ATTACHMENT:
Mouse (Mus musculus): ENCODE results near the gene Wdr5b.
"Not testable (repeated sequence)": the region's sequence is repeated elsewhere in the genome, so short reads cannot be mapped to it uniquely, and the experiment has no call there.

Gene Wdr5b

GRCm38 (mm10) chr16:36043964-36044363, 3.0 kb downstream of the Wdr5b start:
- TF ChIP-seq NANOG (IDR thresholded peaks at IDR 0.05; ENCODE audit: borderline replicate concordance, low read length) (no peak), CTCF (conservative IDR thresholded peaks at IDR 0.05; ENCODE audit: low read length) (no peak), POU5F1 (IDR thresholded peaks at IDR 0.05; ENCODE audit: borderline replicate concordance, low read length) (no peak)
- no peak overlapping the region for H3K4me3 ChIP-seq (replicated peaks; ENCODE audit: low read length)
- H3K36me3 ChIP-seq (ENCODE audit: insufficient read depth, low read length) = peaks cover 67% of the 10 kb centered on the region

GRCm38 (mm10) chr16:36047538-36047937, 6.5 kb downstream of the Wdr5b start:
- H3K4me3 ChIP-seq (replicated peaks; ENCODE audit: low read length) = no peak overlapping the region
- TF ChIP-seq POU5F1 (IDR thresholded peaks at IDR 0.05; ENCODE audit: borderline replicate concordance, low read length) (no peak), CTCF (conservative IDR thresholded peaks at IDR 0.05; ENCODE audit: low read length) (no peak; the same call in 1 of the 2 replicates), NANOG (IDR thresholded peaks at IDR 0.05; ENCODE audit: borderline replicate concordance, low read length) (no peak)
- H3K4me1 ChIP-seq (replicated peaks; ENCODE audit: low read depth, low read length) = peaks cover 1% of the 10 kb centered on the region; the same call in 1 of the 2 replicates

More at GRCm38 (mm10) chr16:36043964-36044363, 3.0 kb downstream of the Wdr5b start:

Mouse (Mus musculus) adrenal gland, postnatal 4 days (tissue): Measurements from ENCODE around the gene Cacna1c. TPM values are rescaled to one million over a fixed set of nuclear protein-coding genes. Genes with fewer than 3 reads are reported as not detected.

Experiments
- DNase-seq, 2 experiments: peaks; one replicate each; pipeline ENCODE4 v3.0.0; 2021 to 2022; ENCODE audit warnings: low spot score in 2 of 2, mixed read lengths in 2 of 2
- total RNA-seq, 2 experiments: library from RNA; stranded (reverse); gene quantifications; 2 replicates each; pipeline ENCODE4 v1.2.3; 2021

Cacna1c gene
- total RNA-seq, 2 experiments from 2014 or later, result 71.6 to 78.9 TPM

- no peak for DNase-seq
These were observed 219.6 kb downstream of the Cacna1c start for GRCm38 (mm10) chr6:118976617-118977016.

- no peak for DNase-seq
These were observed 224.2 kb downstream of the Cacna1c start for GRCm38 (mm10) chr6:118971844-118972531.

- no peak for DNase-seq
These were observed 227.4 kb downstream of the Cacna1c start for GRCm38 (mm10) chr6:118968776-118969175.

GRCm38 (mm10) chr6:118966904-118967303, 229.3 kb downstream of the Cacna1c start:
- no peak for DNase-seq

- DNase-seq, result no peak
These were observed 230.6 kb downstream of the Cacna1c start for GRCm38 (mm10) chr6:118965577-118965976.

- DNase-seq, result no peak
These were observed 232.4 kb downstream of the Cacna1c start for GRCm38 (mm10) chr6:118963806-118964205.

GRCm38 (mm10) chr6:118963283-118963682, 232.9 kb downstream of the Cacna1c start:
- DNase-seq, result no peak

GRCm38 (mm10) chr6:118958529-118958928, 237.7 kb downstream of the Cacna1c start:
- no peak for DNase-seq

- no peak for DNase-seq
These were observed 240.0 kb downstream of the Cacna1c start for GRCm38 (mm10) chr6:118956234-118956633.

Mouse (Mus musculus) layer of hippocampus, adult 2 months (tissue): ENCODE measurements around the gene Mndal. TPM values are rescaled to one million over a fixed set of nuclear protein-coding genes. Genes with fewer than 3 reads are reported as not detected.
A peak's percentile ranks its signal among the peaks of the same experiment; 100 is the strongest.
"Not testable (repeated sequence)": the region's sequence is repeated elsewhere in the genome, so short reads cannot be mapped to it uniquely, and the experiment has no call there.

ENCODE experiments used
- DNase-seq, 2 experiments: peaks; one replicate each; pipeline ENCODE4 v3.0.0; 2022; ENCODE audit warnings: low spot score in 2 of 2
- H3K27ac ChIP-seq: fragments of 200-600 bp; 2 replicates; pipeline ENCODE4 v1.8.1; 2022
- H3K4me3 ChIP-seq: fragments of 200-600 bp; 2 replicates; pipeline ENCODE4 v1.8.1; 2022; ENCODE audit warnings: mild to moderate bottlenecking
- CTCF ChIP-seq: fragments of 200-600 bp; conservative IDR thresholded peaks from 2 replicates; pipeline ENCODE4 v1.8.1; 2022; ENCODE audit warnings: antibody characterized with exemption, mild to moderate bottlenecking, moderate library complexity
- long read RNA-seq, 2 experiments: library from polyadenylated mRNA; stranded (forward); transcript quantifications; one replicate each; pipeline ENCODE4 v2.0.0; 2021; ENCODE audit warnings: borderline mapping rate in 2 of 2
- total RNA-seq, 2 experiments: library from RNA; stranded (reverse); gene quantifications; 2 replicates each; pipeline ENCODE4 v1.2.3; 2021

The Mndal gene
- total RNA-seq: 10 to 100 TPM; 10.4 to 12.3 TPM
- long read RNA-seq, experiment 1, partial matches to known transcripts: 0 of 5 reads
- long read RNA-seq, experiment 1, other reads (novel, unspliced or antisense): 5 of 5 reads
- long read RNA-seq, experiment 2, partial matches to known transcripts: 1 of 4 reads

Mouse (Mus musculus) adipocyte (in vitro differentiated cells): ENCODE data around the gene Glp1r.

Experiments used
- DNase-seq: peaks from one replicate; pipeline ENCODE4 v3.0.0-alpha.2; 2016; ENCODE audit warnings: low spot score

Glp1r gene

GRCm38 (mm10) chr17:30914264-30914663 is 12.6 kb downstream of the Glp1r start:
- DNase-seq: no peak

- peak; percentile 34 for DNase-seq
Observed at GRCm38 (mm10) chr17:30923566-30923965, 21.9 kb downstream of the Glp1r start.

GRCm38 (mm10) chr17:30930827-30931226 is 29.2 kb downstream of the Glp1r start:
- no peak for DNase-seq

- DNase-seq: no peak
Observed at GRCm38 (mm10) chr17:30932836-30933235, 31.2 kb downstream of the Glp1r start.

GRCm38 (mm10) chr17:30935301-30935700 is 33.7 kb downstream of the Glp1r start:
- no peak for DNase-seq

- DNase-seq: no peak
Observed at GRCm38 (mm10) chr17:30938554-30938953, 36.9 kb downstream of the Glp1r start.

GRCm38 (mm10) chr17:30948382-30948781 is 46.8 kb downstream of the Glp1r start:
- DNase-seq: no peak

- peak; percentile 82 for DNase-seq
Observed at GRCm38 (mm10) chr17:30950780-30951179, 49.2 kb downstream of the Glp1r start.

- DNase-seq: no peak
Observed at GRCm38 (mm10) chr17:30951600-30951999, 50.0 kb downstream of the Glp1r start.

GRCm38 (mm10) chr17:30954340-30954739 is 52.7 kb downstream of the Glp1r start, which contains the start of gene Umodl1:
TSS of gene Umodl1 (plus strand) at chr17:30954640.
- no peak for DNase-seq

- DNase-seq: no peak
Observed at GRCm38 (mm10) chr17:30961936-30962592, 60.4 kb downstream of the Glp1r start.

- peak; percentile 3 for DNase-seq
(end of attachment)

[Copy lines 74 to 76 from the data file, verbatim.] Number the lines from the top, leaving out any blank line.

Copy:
GRCm38 (mm10) chr17:30954340-30954739 is 52.7 kb downstream of the Glp1r start, which contains the start of gene Umodl1:
TSS of gene Umodl1 (plus strand) at chr17:30954640.
- no peak for DNase-seq